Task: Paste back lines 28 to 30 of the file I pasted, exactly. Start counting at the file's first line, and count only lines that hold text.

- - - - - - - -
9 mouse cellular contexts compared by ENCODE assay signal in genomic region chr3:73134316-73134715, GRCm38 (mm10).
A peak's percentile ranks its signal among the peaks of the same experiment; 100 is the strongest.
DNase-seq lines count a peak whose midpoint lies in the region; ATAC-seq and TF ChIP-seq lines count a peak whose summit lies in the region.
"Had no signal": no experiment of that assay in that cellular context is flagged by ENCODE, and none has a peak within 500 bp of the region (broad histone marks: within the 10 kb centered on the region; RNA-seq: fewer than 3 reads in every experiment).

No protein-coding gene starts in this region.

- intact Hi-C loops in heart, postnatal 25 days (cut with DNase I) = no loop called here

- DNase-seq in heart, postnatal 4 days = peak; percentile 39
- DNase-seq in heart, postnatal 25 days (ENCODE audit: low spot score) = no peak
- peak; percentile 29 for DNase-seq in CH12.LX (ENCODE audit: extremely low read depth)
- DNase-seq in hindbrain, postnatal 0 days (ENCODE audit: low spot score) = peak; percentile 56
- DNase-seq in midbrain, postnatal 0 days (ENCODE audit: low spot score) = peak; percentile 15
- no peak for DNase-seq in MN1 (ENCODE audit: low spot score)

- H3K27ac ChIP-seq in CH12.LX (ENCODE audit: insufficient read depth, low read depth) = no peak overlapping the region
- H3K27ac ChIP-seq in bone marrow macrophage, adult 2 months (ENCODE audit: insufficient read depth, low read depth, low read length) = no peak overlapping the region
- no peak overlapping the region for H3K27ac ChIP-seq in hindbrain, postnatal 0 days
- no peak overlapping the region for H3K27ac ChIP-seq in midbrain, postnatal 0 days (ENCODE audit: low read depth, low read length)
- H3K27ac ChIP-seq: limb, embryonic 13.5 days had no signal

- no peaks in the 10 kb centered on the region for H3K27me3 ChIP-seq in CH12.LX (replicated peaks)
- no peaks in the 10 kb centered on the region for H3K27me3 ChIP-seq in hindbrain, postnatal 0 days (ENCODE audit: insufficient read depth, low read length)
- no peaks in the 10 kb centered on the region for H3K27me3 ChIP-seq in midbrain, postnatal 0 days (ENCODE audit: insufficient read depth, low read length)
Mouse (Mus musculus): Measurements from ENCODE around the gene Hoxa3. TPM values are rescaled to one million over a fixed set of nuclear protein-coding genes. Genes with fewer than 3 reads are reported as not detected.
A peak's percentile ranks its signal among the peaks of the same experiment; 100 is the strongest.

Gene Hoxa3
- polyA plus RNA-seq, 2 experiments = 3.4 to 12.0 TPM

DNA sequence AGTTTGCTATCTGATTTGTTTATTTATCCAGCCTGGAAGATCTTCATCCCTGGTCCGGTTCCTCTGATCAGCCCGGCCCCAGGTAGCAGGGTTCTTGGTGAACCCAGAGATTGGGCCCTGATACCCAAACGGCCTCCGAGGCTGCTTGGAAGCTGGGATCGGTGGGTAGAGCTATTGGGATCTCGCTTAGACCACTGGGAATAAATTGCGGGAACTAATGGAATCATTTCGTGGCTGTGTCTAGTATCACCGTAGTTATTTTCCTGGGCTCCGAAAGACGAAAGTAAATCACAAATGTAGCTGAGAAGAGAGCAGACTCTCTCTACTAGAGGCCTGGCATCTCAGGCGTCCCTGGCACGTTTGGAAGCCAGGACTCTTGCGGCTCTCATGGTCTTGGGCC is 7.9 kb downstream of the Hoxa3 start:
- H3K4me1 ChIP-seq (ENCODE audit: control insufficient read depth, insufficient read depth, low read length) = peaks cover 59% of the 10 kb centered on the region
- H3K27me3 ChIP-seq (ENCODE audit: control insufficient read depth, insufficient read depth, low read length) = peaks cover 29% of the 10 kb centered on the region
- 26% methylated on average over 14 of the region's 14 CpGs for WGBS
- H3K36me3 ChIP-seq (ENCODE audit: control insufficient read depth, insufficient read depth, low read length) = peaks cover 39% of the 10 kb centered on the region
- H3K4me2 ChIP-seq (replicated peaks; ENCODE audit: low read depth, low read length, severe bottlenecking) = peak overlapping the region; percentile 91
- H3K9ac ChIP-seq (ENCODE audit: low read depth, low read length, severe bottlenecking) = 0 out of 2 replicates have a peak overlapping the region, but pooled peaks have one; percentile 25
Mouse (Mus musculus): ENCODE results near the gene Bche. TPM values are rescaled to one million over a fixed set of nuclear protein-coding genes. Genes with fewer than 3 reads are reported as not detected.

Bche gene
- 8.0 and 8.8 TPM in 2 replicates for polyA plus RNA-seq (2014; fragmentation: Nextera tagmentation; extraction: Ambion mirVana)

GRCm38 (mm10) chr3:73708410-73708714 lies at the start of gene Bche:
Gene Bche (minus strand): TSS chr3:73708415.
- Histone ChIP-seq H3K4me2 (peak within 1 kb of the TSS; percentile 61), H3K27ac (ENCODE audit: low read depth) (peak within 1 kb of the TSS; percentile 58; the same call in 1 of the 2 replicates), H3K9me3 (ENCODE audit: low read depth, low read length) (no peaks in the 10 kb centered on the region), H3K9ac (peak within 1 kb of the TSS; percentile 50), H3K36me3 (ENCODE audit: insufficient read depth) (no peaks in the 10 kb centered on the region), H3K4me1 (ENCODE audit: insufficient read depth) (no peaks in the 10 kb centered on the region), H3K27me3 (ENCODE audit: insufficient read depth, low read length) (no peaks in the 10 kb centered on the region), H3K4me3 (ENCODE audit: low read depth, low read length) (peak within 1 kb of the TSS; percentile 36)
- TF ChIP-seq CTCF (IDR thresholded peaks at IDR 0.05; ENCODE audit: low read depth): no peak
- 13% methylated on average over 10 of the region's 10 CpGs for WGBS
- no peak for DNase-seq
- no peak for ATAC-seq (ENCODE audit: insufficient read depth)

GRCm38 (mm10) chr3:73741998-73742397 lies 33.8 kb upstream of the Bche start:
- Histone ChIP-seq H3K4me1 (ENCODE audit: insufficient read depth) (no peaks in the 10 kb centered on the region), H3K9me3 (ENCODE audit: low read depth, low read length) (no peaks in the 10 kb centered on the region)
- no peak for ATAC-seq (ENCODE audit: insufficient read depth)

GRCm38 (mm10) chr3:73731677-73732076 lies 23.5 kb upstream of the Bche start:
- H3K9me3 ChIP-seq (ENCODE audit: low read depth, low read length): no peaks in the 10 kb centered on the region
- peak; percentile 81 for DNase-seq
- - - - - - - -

- 26% methylated on average over 14 of the region's 14 CpGs for WGBS
- H3K36me3 ChIP-seq (ENCODE audit: control insufficient read depth, insufficient read depth, low read length) = peaks cover 39% of the 10 kb centered on the region
- H3K4me2 ChIP-seq (replicated peaks; ENCODE audit: low read depth, low read length, severe bottlenecking) = peak overlapping the region; percentile 91